In 1932, fresh from Magdalen College, Oxford, he arranged, as Surveyor, the university expedition to Sarawak. Three decades later I asked him why he had chosen Sarawak. 'It was quite simple,' he said. 'My heart was directed to the Antarctic. But my head told me that if I immediately became involved in the polar regions, my contemporaries would suppose that I was playing on my father's reputation. So I decided to go to the Tropical Forest and be my own person.'
The expedition gained national applause by completing the first known ascent of Mount Mulu. Success in the Tropics released Shackleton from his inhibitions about following in his father's footsteps. He organised the Oxford University Expedition to Ellesmere Island in 1934-35.
On the outbreak of the Second World War, Shackleton joined the RAF as an intelligence officer, concerned with the U-Boat menace. Soon, he was commanding lumbering Sunderlands, based in the Western Isles, patrolling and searching the North Atlantic for tens of hours on end. A wing commander in his early thirties, Shackleton was mentioned twice in despatches, and appointed OBE. Wryly, he observed to me that one of his few grievances in life was 'that instead of giving me 'Other Buggers' Efforts', they might have made it a DFC. It's that snobbery that operated in high places against Coastal Command.' Shackleton retained a lifelong affection for the RAF, however, and was a natural choice as Minister of Defence for the RAF in 1964, in the new Labour government.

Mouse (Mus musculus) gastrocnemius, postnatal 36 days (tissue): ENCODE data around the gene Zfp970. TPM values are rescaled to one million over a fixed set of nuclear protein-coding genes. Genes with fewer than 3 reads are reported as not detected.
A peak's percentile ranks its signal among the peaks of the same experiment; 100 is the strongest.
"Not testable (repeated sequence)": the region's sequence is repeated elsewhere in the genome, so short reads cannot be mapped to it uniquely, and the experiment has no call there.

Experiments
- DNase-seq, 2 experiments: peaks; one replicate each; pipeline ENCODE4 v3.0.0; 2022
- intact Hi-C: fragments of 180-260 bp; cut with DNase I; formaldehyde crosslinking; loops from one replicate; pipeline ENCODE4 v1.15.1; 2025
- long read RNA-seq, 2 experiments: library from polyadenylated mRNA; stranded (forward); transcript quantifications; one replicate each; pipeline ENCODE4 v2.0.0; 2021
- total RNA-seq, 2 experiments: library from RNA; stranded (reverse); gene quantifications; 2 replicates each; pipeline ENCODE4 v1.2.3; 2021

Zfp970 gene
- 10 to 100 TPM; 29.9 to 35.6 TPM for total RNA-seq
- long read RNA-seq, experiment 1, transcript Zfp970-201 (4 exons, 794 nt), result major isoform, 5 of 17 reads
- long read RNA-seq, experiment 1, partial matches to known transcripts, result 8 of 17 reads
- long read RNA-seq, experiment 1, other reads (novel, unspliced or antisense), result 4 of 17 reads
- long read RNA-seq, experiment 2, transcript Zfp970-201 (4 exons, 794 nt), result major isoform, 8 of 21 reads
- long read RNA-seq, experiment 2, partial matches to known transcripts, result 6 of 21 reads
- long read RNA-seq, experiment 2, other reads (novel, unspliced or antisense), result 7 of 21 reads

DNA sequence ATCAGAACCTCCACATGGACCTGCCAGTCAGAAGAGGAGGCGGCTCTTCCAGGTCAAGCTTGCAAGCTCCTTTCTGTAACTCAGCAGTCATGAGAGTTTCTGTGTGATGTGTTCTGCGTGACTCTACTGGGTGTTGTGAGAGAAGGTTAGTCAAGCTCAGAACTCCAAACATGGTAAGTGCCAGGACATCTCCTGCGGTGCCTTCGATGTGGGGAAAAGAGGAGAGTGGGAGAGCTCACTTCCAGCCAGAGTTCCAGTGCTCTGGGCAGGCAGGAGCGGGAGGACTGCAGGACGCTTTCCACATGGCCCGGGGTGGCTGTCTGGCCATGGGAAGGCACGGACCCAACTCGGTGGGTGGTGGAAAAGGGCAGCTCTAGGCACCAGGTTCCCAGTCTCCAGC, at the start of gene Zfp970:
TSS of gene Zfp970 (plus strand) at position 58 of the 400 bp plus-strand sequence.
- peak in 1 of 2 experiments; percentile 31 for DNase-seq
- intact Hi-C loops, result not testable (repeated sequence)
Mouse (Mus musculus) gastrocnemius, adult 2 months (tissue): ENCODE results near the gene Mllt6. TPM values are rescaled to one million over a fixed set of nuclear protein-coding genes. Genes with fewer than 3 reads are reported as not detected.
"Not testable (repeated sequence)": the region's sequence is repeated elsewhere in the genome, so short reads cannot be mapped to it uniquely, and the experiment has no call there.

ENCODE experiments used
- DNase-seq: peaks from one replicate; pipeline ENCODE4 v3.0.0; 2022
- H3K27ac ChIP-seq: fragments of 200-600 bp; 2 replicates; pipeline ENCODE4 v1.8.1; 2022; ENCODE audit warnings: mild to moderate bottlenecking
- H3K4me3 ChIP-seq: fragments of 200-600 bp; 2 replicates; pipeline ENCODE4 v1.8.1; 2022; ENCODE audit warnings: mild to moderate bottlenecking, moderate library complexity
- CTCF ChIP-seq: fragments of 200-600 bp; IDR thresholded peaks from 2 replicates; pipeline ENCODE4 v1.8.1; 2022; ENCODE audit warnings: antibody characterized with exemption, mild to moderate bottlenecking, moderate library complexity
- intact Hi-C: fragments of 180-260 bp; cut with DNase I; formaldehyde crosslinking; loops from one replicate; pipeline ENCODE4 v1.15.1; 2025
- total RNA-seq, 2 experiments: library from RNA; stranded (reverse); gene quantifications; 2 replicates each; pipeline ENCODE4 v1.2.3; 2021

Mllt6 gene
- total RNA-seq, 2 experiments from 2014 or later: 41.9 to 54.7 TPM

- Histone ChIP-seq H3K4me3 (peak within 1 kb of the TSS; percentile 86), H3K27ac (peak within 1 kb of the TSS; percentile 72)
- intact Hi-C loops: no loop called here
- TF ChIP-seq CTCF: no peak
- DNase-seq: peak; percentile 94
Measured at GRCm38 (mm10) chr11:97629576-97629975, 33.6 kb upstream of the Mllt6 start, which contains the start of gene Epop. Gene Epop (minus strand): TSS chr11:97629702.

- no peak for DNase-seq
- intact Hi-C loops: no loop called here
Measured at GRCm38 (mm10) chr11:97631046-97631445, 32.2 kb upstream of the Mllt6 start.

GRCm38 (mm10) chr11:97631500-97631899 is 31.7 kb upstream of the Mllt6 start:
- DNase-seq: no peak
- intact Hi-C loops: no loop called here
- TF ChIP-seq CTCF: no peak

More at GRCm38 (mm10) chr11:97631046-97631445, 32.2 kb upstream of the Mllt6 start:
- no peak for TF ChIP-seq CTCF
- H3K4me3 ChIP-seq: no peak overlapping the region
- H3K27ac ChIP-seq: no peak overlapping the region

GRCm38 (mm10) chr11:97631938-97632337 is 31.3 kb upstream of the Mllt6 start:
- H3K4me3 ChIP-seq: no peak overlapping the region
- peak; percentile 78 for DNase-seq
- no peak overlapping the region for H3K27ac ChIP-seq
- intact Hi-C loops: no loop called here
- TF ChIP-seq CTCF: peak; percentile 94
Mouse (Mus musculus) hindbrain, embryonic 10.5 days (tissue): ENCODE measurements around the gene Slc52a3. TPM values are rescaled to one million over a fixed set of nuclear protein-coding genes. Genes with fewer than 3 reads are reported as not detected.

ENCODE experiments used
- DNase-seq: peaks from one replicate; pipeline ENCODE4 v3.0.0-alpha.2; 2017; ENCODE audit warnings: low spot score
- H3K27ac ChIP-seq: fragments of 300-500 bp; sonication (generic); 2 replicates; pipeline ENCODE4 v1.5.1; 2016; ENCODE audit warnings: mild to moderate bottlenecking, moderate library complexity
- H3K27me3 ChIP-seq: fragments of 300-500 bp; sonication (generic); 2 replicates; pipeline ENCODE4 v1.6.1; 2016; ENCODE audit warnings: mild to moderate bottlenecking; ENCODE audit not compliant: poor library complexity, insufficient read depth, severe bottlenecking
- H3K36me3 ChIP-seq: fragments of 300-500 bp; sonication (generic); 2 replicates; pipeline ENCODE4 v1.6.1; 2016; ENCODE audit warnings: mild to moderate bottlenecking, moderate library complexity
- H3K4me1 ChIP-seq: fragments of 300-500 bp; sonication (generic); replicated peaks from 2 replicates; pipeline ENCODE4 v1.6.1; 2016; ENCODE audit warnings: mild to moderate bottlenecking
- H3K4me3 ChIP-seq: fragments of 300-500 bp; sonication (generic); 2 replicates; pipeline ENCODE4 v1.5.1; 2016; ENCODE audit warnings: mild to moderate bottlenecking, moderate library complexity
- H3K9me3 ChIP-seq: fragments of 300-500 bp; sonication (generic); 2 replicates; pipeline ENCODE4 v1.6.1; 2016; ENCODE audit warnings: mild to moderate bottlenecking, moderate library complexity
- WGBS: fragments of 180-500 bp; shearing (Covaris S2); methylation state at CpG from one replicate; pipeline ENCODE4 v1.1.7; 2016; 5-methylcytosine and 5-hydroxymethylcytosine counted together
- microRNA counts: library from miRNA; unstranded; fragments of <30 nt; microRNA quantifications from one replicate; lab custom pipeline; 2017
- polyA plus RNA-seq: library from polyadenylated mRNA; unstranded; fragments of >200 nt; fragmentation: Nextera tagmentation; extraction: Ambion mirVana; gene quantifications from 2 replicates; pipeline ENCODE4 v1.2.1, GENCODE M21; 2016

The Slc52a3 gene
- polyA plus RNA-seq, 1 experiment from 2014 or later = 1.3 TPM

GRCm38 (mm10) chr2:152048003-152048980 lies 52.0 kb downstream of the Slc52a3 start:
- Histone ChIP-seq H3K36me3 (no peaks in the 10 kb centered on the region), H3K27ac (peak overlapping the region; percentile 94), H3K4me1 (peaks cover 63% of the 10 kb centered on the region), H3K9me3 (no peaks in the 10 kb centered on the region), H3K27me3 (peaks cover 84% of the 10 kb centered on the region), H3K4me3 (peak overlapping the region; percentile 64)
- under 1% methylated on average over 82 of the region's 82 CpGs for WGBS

In 1945, Shackleton contested Epsom and Ewell, where he fared significantly better than any Labour candidate in that constituency before or since, attaining over 20,000 votes, and 37.8 per cent of the vote in leafy Surrey. A star candidate, he was chosen at the shortest notice to take on Churchill's prodigy Brendan Bracken at a Bournemouth by-election in November 1945, putting up the Labour share of the vote from 22.8 per cent to 33.7 per cent in four months. For this feat, he was adopted by the Preston Labour Party to take on and defeat Harmar Nicholls (now Lord Harmar-Nicholls) in Preston, in a by-election in January 1946. Harmar-Nicholls said: 'Never did a Conservative candidate have a more honourable opponent.' Subsequently Shackleton held Preston South by 22,716 to 22,567 votes until 1950, and in an epic contest in 1951, with a majority of 16, in an 86.5 per cent turnout, against Neil McLean. In 1955 he was defeated by 474 votes by Alan Green, subsequently Financial Secretary to the Treasury.
Shackleton's first promotion was in 1949 as PPS to George Strauss, who held the key portfolio of Minister of Supply. Herbert Morrison, then Leader of the Commons, recognising Shackleton's talent, filched (Shackleton's own word) him from Strauss; and Morrison later took him to the Foreign Office, at the fag-end of the Labour government.
In opposition, Shackleton found himself in the informal position of becoming the Herbert Morrison faction's contact with the Bevanites. It was all very difficult and highly personal for the reasons that Richard Crossman implies, in the entry to his Backbench Diaries for 15 October 1952: